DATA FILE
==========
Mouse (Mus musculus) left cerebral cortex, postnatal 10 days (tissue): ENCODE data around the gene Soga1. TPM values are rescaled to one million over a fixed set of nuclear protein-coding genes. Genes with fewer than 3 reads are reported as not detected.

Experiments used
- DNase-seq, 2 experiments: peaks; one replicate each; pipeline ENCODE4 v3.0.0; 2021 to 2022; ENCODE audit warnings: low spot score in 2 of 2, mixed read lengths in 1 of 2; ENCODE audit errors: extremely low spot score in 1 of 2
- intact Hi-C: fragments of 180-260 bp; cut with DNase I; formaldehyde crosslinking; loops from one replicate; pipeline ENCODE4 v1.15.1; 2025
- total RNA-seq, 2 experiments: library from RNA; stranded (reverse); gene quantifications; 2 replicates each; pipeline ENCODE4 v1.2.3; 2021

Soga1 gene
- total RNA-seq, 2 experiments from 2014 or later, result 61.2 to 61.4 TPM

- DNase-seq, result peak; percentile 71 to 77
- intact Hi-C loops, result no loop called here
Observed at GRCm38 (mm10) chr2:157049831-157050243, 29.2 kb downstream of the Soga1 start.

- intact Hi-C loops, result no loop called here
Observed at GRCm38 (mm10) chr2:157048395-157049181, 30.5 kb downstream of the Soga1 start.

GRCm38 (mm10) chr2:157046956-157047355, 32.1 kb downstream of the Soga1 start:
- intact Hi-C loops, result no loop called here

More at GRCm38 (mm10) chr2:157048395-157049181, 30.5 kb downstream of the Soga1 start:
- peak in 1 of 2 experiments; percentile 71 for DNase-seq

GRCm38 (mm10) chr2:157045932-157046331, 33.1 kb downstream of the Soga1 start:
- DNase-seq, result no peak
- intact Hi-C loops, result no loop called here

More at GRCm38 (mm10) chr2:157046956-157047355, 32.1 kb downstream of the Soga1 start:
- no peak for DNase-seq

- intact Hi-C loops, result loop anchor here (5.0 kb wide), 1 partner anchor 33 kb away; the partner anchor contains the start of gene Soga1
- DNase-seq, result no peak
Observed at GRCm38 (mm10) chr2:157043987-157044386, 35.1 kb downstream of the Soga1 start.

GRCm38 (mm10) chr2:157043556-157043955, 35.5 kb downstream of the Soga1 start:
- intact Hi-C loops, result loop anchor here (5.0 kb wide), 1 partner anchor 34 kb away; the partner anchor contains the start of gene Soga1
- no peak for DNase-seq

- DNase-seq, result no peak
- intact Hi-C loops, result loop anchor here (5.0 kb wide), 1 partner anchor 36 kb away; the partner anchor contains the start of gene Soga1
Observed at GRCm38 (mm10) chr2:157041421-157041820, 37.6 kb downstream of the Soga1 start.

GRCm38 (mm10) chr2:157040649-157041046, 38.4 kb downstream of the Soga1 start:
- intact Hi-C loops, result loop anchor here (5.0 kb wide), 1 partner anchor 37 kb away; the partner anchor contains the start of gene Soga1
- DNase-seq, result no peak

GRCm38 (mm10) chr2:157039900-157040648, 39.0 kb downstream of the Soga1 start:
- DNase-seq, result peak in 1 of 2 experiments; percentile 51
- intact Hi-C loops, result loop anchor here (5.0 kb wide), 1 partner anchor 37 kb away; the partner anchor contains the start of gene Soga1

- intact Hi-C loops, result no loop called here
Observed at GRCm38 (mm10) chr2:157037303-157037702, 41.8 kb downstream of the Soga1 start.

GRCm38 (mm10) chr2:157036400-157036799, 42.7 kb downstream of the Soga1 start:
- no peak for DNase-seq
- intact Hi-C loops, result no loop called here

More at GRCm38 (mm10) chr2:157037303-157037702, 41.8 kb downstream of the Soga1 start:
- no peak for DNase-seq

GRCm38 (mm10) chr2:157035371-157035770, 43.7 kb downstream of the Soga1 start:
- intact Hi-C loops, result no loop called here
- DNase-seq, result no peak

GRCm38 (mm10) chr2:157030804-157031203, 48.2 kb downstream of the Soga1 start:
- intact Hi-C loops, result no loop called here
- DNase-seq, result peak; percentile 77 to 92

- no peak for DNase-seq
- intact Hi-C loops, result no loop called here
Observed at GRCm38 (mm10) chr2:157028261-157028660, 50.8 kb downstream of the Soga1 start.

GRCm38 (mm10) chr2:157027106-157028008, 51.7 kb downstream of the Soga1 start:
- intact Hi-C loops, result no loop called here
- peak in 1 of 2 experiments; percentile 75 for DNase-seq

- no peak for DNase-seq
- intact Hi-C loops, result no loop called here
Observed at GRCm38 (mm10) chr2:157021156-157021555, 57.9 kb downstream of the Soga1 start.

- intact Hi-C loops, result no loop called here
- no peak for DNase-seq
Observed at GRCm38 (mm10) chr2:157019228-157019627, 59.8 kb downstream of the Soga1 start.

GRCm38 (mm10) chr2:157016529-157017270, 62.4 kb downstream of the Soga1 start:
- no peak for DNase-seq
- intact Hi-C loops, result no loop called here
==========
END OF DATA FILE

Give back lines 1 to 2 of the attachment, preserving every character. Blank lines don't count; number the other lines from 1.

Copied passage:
Mouse (Mus musculus) left cerebral cortex, postnatal 10 days (tissue): ENCODE data around the gene Soga1. TPM values are rescaled to one million over a fixed set of nuclear protein-coding genes. Genes with fewer than 3 reads are reported as not detected.

Experiments used